'Wildlink' aims to bring back native wildlife
New Auckland 'Wildlink' aims to bring back native wildlife
28 February 2006: A groundbreaking new regional initiative was signed today which aims to provide safe and healthy habitats for native wildlife in the Auckland region.
The new initiative also aims to increase community participation in environmental care and to foster collaboration and communication between local and national government, community groups and individuals. The initiative is the first of its kind in the country seeking to have local and national government join together with community groups to co-ordinate conservation efforts towards a significant vision of biodiversity restoration.
The "North-West Wildlink" Accord was signed by the Mayors from Waitakere City Council, North Shore City Council, Rodney District Council, and representatives from Auckland Regional Council, Forest & Bird and the Department of Conservation (DOC), formalising how the agencies will work together to forward the initiative. A regional hui and community forum will be held over the next couple of months to discuss iwi and community involvement.
ARC Parks and Heritage Committee Chair, Sandra Coney says a co-ordinated approach in the region is the most effective way to address biodiversity conservation and community participation issues.
"By focusing on existing and potential restoration projects we will create a patchwork of safe and healthy 'stepping stones' to connect two of the region's biodiversity hotspots - the Hauraki Gulf Islands and the Waitakere Ranges," says Cr. Coney.
Waitakere City Council mayor Bob Harvey says "North-West Wildlink" extends his Council's existing Green Network concept.
"It's an immense step forward for councils to be working cooperatively in the cause of biodiversity. Linking green areas has a beneficial effect on people as well as nature," says Waitakere City Mayor Bob Harvey.
Forest & Bird Central Auckland Branch Chair and National Executive member Anne Fenn says that the new initiative developed out of Forest & Bird's 'Auckland Naturally' project which already promotes a similar approach to community-based conservation throughout the region.
"This is an exciting new initiative that aims to connect local communities with conservation projects that bring native birds back into urban areas where they can be appreciated by the wider community," says Anne Fenn.
Forest & Bird branches are already involved in many conservation projects across the North-West Wildlink zone, alongside numerous other community groups. The island sanctuary of Tiritiri Matangi Island and the 'Ark in the Park' project in the Waitakere Ranges provide significant areas of safe habitat for native birds, many of which will be able to expand into surrounding urban areas as a result of this project.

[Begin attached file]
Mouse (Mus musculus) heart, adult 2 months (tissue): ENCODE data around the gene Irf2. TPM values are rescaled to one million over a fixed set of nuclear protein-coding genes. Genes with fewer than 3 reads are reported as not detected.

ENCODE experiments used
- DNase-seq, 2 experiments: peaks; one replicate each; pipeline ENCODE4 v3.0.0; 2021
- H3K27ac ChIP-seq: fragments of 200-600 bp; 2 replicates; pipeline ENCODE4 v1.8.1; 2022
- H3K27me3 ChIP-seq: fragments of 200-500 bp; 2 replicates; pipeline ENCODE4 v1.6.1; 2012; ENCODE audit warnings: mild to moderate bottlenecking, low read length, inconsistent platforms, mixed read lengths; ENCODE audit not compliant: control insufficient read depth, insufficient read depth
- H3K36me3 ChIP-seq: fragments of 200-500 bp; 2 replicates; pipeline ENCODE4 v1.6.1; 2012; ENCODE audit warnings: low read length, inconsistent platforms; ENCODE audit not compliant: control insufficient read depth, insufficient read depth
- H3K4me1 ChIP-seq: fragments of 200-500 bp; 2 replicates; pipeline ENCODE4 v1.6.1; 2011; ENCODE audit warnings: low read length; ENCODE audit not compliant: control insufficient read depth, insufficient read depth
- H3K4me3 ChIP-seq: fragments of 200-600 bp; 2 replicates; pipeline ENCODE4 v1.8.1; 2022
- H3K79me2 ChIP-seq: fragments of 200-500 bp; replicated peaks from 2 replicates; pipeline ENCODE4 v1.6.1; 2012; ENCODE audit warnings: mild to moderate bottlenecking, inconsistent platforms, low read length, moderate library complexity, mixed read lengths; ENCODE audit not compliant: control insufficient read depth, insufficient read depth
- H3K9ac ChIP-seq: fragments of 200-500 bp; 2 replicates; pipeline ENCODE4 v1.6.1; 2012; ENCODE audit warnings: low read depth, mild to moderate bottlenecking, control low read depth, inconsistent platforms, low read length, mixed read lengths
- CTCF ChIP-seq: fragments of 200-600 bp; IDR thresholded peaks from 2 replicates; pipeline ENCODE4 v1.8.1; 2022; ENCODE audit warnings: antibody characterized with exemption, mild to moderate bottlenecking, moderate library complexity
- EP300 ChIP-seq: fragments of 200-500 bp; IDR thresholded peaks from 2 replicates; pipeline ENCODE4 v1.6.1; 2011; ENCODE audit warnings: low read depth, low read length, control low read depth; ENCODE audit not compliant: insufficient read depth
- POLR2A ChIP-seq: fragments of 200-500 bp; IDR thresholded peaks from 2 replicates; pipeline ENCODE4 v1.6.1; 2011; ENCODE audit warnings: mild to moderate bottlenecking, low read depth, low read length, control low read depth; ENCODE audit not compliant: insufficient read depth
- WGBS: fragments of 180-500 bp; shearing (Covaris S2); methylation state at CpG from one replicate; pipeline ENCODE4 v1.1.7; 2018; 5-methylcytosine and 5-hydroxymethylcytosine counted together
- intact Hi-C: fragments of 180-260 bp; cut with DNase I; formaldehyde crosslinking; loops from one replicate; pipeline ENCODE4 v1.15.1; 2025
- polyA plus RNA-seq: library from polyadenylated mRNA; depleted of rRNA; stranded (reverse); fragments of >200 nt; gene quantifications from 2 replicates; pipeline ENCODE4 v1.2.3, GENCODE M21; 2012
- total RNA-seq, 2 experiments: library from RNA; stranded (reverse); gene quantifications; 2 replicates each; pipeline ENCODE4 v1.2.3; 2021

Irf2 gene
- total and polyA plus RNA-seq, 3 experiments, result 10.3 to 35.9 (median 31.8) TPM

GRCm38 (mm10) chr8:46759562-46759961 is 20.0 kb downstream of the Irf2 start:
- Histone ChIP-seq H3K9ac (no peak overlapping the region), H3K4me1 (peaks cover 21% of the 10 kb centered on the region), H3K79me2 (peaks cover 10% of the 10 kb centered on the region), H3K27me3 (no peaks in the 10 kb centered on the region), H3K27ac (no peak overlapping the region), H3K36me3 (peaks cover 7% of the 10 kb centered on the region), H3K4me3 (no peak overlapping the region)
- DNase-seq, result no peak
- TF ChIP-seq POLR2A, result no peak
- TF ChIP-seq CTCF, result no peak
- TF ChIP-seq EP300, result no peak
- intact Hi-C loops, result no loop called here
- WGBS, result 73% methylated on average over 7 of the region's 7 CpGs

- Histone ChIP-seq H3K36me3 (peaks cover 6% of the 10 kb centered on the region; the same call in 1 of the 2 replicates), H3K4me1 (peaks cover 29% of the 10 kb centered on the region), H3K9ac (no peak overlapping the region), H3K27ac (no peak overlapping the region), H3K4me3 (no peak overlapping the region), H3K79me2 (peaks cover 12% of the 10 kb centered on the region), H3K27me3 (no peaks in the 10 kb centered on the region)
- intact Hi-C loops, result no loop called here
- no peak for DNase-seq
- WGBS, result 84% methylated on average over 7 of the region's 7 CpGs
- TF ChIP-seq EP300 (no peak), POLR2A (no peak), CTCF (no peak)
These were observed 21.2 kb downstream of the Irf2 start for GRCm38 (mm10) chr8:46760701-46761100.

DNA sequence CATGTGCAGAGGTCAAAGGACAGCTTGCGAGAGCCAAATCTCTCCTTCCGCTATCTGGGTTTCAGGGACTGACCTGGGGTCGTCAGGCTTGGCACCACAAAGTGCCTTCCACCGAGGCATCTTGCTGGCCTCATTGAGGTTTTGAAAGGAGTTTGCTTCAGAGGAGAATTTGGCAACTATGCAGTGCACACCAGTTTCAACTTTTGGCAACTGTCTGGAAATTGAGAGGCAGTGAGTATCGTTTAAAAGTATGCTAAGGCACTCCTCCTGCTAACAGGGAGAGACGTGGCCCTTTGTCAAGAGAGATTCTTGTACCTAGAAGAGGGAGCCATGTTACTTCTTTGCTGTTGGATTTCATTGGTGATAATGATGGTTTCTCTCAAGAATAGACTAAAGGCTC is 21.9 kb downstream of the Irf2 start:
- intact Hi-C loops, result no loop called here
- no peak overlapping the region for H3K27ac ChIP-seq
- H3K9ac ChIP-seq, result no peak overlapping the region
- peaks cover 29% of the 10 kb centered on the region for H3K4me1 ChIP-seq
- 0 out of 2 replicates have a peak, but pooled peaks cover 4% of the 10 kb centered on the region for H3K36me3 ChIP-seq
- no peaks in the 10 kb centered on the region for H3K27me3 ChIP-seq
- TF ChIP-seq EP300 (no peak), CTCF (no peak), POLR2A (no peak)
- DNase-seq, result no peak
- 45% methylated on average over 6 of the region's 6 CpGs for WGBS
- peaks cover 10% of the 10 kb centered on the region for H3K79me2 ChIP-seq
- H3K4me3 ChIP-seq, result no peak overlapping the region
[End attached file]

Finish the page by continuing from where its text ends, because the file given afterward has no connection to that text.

North Shore City Mayor George Wood says one of the key strengths of the NWW is that it doesn't just focus on one aspect of the environment.
"It brings together all aspects, from protected island sanctuaries, to our very own backyards. And herein lies a second key strength of North-West Wildlink. As well as the focus on the environment, it also ingrains community partnerships within its objectives.
"In North Shore City the North-West Wildlink gives us a geographic vehicle to focus environmental and community partnership objectives. Not only is it incorporated as a strategic goal of our Open Spaces Strategy, but it will also help us focus community and school education programmes and projects on private land such as Nature for Neighbourhoods," says Mr Wood.
Rodney District Council's Senior Policy Advisor, Maximus Smitheram, acknowledges the important role Rodney has to play.
"The remnants of lowland forest and wetlands in the Rodney District provide important linkages and habitats for flora and fauna between the Hauraki Gulf and other parts of the region and contribute significantly to lowland coastal ecosystems."
"We look forward to working closely with our accord partners and our dedicated community groups to help protect and improve these natural assets for the benefit of all," says Mr Smitheram.
Department of Conservation Community Relations Officer, Bill Trusewich says that co-operative participation in conservation by individuals, families, community groups, businesses and government will produce a very powerful outcome.
"Returning what is considered New Zealand's most urban environment into a thriving natural place will have huge benefits to social cohesion, 'Clean-Green' tourism-based economics and appreciation of and respect for cultural values. We hope to be able to take the massive groundswell of volunteerism already taking place off its own bat and empower it to produce an active support network and large-scale collective vision."